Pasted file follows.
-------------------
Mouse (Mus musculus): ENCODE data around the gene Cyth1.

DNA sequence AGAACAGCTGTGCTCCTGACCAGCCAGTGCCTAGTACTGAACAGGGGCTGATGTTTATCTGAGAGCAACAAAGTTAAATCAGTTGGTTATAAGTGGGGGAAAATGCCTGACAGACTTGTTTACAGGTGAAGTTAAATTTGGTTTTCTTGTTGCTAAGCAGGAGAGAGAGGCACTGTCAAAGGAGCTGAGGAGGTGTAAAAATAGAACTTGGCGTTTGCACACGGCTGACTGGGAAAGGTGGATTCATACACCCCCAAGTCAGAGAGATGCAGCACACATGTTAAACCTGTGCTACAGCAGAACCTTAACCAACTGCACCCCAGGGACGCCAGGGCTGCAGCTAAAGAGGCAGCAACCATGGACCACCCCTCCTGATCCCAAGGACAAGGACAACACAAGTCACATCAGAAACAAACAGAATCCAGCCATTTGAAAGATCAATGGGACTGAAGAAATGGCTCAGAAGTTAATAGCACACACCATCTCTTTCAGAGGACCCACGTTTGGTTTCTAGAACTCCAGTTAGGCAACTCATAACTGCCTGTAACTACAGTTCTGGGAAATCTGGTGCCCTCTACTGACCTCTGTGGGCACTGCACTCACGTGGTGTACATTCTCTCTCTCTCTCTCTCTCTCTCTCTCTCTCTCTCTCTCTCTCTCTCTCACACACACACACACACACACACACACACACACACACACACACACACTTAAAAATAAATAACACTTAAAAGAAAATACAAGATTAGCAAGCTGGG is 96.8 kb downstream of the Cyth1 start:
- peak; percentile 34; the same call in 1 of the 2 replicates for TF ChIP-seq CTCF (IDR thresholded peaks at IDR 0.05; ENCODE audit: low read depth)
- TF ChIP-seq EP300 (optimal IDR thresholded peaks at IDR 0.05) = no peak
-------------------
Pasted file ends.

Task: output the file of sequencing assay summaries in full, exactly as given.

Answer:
Mouse (Mus musculus): ENCODE data around the gene Cyth1.

DNA sequence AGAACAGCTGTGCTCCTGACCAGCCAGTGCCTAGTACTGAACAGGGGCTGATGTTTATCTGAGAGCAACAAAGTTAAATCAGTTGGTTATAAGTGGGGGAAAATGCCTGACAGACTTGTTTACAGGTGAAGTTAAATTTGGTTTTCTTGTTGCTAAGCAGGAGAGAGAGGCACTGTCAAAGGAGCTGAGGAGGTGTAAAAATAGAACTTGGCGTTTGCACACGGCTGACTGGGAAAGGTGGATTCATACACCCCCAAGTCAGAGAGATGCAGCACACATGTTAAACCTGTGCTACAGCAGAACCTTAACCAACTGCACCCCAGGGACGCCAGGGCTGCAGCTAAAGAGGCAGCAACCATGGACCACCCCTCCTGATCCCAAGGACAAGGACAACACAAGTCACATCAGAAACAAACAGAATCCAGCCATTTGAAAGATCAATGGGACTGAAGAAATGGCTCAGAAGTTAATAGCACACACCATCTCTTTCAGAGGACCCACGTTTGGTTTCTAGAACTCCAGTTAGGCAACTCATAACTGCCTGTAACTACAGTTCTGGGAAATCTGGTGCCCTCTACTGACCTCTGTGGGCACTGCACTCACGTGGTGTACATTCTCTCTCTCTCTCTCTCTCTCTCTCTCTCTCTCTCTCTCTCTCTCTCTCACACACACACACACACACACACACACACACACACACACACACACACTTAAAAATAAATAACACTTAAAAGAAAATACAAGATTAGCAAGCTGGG is 96.8 kb downstream of the Cyth1 start:
- peak; percentile 34; the same call in 1 of the 2 replicates for TF ChIP-seq CTCF (IDR thresholded peaks at IDR 0.05; ENCODE audit: low read depth)
- TF ChIP-seq EP300 (optimal IDR thresholded peaks at IDR 0.05) = no peak